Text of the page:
From Nick Pettit at Tree­house: I attended a high school that has an amazing visual arts program. We would regu­larly produce artwork, put it on the wall, and then gather around to say what we liked and didn’t like. More impor­tantly, we would explain why we felt that way. This struc­tured feed­back is called critique. The younger students would often take it person­ally and some­times cry hyster­i­cally, but it was for the best, because after a few years they would start to produce stellar work and provide excel­lent feed­back. At the time, I didn’t really think about the broader appli­ca­tions of critique beyond tradi­tional art, but it’s incred­ibly valu­able for building durable careers and compa­nies.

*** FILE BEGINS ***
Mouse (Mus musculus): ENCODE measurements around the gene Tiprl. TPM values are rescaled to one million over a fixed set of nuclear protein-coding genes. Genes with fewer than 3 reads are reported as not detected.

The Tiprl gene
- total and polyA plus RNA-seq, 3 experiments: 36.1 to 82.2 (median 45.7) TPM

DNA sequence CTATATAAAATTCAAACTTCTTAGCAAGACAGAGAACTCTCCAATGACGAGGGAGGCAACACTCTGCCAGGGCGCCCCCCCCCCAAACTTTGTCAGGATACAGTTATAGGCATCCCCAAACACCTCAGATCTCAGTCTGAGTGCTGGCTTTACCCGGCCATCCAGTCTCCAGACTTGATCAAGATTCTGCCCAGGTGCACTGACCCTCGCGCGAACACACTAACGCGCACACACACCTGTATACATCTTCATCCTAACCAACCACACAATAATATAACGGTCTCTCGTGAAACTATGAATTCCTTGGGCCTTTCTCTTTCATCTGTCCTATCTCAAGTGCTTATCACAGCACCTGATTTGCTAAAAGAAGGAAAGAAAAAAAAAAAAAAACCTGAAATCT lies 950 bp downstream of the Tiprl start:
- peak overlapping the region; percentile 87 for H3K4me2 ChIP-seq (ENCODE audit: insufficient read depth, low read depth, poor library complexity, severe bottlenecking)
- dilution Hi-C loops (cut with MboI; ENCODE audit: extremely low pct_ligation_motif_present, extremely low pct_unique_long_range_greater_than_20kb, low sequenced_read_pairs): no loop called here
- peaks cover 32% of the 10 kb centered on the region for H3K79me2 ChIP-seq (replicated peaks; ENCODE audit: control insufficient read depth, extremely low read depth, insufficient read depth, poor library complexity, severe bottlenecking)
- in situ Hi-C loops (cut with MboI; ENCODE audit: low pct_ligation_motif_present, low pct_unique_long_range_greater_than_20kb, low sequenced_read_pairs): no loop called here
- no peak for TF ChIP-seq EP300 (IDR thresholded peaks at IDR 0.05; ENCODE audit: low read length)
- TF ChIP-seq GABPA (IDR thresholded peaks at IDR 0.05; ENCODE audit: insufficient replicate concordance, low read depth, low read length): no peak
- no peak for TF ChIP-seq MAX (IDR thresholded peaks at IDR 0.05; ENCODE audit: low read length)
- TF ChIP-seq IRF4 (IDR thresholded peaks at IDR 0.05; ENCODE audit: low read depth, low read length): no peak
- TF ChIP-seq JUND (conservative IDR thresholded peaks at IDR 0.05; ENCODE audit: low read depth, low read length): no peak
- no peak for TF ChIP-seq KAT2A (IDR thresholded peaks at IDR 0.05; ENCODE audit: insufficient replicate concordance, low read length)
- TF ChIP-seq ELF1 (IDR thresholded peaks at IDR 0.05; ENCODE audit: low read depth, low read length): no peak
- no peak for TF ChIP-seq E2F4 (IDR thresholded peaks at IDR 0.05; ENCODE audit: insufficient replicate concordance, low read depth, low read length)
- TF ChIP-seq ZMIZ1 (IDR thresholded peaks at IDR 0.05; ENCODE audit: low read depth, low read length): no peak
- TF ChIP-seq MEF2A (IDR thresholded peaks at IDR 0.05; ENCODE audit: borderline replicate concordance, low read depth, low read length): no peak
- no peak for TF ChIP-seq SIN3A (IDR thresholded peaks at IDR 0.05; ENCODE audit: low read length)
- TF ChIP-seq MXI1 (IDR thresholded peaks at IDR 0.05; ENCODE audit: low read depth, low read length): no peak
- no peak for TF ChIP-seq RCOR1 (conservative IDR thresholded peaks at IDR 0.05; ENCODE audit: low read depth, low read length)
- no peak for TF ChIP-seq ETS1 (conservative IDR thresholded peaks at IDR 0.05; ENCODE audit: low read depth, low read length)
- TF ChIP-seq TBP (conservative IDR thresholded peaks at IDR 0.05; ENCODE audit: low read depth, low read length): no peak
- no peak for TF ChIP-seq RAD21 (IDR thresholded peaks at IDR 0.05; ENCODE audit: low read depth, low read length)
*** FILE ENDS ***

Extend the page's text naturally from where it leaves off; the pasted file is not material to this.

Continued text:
Critique is a method for analyzing subjec­tive ideas with the inten­tion of discov­ering good qual­i­ties and areas that can be improved. In other words, critique is a synonym for “construc­tive crit­i­cism” or “giving feed­back.” In a profes­sional creative setting, such as a web design agency, it’s an essen­tial skill to master. Creatives and non-creatives have to give feed­back to one another regu­larly, and if that feed­back is blended with too much ambi­guity or tense emotions, the work envi­ron­ment can become a toxic cock­tail of contempt.

Just like there’s good and bad science, there’s good and bad critique. It’s diffi­cult to perfectly define “good” critique, because that only comes with prac­tice, but here are some basic guide­lines that can help. · Go to How to critique, give crit­i­cism and take feed­back →